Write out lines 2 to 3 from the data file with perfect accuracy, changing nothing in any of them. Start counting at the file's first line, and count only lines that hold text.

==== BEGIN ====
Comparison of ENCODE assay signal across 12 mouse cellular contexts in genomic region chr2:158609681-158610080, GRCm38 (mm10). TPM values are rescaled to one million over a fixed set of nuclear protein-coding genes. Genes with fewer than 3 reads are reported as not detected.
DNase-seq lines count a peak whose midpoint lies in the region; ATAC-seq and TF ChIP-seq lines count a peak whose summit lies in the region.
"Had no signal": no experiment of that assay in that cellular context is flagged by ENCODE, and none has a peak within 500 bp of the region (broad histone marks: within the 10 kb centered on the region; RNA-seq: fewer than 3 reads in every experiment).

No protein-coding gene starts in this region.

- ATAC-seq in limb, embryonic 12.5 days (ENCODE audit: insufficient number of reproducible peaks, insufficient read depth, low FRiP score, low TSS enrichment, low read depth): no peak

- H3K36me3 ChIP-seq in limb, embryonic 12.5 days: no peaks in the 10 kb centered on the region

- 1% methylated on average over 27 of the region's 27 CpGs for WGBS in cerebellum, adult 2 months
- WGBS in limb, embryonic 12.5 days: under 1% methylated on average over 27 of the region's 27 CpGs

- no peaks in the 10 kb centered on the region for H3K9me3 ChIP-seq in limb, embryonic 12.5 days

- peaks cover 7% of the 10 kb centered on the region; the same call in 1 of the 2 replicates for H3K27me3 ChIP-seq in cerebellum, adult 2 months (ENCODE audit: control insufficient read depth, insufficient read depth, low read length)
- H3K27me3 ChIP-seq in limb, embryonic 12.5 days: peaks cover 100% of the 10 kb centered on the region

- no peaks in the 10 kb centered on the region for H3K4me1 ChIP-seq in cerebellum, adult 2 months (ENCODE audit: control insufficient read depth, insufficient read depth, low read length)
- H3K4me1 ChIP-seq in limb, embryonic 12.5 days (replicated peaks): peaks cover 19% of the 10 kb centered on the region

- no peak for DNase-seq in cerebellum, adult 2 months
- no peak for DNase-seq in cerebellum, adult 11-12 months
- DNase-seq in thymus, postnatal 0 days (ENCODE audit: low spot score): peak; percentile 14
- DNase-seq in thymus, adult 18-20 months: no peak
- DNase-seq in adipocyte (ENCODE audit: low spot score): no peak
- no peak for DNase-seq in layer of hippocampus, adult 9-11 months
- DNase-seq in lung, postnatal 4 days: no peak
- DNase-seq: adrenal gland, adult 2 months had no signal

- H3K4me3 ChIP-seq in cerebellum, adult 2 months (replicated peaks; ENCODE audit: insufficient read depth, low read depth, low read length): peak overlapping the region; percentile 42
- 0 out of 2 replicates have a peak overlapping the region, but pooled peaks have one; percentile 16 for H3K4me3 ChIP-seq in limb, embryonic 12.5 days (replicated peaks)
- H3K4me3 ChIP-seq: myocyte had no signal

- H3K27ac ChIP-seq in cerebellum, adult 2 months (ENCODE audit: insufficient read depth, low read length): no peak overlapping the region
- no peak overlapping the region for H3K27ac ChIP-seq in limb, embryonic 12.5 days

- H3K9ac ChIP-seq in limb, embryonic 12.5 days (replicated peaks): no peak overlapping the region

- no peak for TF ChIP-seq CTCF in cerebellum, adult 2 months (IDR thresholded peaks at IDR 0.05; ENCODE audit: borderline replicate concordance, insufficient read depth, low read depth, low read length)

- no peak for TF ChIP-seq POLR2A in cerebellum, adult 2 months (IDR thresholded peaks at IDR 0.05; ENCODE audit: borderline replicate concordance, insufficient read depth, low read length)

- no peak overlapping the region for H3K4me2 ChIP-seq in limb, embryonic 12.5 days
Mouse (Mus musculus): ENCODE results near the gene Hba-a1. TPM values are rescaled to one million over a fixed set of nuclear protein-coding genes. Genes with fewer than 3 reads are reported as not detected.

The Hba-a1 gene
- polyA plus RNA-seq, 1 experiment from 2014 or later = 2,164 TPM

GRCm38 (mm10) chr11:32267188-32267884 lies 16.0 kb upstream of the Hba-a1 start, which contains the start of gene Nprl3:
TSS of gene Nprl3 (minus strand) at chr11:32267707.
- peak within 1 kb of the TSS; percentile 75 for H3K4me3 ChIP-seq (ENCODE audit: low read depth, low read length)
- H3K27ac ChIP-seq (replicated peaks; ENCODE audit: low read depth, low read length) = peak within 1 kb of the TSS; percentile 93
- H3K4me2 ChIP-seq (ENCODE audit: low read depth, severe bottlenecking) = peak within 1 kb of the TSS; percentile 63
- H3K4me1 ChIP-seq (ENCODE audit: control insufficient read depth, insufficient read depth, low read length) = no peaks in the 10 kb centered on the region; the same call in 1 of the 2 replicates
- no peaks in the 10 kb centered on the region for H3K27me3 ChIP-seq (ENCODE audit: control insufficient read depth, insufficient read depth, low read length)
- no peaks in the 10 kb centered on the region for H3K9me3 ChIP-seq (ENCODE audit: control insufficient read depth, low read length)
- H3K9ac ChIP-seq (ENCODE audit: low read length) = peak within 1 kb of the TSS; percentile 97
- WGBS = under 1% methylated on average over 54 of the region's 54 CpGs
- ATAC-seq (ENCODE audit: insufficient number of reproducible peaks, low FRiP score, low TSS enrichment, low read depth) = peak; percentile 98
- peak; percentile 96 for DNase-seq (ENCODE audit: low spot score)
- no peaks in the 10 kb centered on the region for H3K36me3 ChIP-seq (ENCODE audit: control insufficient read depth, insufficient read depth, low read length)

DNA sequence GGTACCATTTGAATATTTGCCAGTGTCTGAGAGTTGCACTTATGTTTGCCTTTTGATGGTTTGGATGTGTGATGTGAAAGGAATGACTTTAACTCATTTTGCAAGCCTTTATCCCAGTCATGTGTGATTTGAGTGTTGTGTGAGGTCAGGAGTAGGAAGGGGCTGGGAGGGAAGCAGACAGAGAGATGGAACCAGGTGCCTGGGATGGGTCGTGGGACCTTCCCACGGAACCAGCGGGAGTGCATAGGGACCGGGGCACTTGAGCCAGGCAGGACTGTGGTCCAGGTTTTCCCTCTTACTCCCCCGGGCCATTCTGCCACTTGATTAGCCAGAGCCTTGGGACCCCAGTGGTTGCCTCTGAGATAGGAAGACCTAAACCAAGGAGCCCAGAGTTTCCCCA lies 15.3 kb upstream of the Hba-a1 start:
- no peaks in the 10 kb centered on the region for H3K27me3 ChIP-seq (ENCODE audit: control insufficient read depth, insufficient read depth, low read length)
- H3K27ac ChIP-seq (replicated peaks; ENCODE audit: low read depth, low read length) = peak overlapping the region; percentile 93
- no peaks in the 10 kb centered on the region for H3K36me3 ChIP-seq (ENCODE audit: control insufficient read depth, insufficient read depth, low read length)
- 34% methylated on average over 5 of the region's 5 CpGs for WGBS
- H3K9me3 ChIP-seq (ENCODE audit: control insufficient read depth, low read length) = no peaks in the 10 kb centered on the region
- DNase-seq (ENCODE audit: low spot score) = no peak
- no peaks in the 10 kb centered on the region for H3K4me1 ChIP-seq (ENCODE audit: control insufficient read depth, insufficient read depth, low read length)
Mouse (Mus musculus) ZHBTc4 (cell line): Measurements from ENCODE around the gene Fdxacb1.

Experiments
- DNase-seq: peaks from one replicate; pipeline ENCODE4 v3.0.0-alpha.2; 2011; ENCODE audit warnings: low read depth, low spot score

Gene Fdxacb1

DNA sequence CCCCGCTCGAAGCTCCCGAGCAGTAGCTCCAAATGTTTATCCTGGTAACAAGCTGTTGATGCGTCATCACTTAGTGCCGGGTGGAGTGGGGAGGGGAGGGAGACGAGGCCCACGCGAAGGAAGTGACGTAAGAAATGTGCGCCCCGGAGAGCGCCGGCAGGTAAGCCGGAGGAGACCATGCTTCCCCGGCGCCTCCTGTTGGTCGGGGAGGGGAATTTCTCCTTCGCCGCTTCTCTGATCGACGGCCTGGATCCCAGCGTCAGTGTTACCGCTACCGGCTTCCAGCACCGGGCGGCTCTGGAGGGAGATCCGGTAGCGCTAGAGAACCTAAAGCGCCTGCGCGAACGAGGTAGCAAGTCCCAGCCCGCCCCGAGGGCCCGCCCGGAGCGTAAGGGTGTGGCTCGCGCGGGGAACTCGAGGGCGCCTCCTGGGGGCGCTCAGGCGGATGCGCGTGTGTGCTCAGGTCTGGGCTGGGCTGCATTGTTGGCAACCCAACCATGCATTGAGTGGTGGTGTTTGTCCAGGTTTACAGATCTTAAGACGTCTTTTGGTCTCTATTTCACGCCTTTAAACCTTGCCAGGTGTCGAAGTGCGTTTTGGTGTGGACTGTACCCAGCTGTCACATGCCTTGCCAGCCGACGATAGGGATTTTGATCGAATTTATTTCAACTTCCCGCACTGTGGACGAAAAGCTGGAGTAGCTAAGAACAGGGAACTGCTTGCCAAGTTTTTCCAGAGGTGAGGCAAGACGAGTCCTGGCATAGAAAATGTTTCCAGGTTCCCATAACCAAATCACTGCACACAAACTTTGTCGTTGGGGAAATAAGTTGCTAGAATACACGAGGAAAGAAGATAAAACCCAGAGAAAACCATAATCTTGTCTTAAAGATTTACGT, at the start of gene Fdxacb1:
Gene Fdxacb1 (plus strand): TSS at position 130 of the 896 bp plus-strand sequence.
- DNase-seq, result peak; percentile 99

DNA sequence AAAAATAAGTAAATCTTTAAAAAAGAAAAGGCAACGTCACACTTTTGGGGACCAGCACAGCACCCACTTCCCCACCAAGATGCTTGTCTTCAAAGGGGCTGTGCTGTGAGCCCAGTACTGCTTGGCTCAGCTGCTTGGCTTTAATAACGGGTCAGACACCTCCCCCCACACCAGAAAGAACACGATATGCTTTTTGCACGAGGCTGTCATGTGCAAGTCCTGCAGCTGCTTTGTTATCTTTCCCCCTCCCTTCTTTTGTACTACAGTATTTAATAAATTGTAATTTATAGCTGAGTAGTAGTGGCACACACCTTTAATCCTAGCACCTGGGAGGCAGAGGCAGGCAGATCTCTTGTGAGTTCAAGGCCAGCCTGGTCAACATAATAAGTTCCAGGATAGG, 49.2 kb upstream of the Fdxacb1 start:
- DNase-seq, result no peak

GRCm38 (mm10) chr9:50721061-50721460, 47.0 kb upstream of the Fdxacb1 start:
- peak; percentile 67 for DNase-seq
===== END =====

DNase-seq lines count a peak whose midpoint lies in the region; ATAC-seq and TF ChIP-seq lines count a peak whose summit lies in the region.
"Had no signal": no experiment of that assay in that cellular context is flagged by ENCODE, and none has a peak within 500 bp of the region (broad histone marks: within the 10 kb centered on the region; RNA-seq: fewer than 3 reads in every experiment).